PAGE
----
And it’s “well, well, well under” the $82 million annual average over 15 years that was reported last spring
(of 2018) by Sports Business Daily,
(Rays Principal Owner Stu) Sternberg said, declining now, and likely ever, to reveal what the exact number is, or how much it could boost payroll or help pay for a new stadium.
“It’s going to be an increase of where we are,’’ Sternberg said, estimating the new deal would rank about 20th in the majors. “Much of the reason we’ve spent all that we have is because we knew we had some more revenue (coming) off of TV. Unfortunately it’s going to fall reasonably short of what we anticipated four years ago.’’
A's-Comcast Deal: Known Unknowns
The best(?) information on the A's deal with Comcast on NBC Sports California on FanGraphs suggests that the team is receiving between $43-$48M annually in a deal that runs through 2029 and has an opt-out in 2023. (The San Francisco Business Times reported
that the deal runs through 2033.) Does anyone have the source info on the deal? It's hidden pretty deep on the web if it exists.
Assuming what has been reported is accurate, the A's are locked out of even a Rays-like windfall for now, all while more and more people drop cable. This could have major, major implications for the team -- especially if we are to believe that media rights (local+national) are more valuable than raw attendance figures.
A bad TV deal also hurts the team's value, should majority owner John Fisher be looking to sell.
The 2023 opt-out is mighty interesting. You may recall that 2023 is the date that the Howard Terminal stadium should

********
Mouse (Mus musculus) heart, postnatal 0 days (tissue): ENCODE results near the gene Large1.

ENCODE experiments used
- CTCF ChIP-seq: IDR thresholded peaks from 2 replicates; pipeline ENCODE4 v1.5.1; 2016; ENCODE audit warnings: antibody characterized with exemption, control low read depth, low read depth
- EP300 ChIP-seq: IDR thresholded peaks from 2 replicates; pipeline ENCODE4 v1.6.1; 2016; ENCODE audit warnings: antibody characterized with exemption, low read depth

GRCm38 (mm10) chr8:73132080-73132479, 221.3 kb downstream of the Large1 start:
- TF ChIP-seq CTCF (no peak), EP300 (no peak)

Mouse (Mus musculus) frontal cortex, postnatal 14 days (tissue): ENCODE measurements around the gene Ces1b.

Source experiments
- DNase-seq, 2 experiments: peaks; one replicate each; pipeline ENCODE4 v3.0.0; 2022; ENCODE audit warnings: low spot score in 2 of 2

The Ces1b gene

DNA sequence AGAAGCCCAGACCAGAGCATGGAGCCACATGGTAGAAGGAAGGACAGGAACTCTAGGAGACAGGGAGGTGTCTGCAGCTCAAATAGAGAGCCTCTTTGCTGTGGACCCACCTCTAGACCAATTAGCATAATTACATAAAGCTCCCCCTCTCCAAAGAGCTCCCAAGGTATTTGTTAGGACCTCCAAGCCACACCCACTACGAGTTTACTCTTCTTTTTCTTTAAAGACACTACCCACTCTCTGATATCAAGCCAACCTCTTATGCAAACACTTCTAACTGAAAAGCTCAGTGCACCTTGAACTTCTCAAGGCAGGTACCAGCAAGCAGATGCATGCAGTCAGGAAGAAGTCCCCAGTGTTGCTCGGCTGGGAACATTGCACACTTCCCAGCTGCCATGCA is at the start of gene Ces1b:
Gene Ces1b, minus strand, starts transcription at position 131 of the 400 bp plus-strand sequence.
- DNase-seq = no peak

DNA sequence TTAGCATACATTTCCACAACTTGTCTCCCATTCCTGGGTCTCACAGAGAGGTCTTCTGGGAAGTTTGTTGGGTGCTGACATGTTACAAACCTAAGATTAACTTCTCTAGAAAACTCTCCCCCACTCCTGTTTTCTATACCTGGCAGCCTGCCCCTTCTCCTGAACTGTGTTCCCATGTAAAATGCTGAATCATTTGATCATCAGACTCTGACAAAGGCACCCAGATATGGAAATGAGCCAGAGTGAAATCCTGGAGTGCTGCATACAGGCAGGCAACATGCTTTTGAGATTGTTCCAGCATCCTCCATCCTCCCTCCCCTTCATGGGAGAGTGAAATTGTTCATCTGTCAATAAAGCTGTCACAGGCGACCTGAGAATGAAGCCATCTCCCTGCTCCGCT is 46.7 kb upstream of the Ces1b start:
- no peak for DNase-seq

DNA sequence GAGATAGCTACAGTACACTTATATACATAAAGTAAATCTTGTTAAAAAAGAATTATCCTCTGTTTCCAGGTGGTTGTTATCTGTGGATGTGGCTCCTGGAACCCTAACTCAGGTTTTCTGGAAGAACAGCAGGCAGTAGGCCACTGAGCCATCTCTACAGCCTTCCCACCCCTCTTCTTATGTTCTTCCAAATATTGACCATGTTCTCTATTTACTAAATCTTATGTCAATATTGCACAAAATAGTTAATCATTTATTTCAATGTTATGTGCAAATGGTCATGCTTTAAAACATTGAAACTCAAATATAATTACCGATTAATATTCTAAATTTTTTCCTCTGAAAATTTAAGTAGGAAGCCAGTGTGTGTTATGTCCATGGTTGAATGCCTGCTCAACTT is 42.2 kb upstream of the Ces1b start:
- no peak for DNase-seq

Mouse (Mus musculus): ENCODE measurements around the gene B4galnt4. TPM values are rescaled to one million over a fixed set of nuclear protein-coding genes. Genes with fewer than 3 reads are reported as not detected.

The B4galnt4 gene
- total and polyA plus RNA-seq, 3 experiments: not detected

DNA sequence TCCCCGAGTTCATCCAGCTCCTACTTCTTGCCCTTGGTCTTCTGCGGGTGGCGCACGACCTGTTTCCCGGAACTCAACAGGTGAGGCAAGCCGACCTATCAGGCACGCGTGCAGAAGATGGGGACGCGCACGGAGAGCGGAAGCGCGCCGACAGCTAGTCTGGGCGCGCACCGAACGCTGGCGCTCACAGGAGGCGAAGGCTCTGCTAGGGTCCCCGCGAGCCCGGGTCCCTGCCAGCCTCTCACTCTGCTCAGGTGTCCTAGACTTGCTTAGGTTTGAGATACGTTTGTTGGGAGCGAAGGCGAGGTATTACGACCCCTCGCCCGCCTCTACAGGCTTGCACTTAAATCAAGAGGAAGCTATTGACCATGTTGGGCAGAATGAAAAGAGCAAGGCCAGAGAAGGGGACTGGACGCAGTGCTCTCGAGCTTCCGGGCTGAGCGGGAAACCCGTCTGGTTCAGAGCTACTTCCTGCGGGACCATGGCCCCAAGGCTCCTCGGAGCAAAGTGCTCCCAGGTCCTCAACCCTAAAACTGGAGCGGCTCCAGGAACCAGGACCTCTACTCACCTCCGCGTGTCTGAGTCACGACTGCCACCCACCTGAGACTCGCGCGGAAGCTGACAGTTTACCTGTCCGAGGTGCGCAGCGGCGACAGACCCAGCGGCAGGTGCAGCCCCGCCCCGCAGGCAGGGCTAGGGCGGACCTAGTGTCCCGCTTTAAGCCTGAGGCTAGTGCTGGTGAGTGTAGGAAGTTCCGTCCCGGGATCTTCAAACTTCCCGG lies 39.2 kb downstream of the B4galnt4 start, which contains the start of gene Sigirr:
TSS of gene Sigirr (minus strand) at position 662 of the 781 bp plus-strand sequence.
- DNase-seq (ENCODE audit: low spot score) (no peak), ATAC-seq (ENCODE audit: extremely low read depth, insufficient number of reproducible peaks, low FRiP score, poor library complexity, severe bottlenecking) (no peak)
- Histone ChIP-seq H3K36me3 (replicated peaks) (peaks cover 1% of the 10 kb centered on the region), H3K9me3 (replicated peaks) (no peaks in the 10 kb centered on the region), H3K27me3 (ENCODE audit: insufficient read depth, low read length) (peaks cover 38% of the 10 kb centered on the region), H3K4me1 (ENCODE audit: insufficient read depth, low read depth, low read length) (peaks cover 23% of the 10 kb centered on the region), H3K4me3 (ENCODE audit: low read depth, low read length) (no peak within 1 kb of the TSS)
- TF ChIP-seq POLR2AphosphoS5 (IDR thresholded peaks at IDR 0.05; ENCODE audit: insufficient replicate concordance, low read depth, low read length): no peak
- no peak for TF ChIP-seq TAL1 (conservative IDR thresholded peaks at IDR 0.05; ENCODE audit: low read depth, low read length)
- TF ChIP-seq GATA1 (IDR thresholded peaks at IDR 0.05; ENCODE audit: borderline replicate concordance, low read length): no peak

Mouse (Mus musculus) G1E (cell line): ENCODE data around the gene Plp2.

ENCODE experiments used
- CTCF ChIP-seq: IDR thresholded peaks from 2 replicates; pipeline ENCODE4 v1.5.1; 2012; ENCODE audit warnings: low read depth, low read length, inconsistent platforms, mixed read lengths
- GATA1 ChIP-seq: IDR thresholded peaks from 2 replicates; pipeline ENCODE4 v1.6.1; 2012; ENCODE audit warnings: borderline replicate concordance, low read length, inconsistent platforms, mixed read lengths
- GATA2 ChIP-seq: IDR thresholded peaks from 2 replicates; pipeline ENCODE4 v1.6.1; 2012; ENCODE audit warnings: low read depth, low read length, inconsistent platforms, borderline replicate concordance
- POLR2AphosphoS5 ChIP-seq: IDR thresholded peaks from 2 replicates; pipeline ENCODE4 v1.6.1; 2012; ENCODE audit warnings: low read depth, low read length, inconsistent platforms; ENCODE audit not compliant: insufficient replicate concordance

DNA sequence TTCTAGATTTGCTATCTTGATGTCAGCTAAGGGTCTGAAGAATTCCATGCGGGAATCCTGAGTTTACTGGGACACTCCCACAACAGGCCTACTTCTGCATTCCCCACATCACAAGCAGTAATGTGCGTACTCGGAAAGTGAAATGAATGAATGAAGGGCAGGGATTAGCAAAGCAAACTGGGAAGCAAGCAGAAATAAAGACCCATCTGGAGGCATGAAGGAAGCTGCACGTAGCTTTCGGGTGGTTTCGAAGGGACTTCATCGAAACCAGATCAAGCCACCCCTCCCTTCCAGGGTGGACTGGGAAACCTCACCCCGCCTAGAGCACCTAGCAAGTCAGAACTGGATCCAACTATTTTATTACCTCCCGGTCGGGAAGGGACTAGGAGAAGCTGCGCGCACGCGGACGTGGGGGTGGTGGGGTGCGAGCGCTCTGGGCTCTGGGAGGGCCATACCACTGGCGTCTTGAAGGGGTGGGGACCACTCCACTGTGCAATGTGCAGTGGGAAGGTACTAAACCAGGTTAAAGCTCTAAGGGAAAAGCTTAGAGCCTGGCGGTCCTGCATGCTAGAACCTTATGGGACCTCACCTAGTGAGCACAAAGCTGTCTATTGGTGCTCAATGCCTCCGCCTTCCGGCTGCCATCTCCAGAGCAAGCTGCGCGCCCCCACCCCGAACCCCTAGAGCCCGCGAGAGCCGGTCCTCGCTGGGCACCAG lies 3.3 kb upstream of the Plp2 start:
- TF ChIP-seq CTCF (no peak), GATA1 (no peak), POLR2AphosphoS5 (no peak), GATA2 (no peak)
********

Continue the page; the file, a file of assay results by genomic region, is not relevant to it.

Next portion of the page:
be opening, if all goes to plan. If it is approved, it seems likely that the A's would opt out and roll the dice with Comcast on a new deal.
Alternately, although Comcast continues to add broadband subscribers, the dynamics of its video side may be such that -- assuming the opt-out is mutual -- it
exercises the option to try and squeeze the A's or cut the annual payout.
The biggest risk of the A's deal is that it has no equity component in NBC Sports California, unlike the Giants deal with sister station NBC Bay Area. This means it has no say on programming and far less leverage. The A's reported deal, given the big Bay Area media market (fifth largest), is modest, at best.
The Digital White Knight?
The A's TuneIn deal was heresy in some respects -- the first MLB team to go essentially streaming first. Why not do the same with TV? DAZN would be an ideal candidate for an overpay.
In 2018 the billionaire-owned streaming service headed by former ESPN head honcho John Skipper paid
$300M to MLB to air "Changeup," a nightly clip show. They have lots of money and big ambitions. The second biggest contract in sports, with the highest annual payout is DAZN's deal with boxer Canelo Álvarez -- $365M/5 years. Yikes.
A deal with the A's might break the RSN lock on teams and re-juice the sports TV contract market.
The other way to get a plum TV deal? Move to a new market where you aren't treated as second-fiddle and you are moving into a gleaming new ballpark as the talk of the town.
Let's hope it doesn't come to that.
The A's could start their own streaming service. But, as the kids say, "A bird in the hand is worth two in the bush." (OK, they don't. But guaranteed cash payouts and pre-built infrastructure is far less risky than DIY.)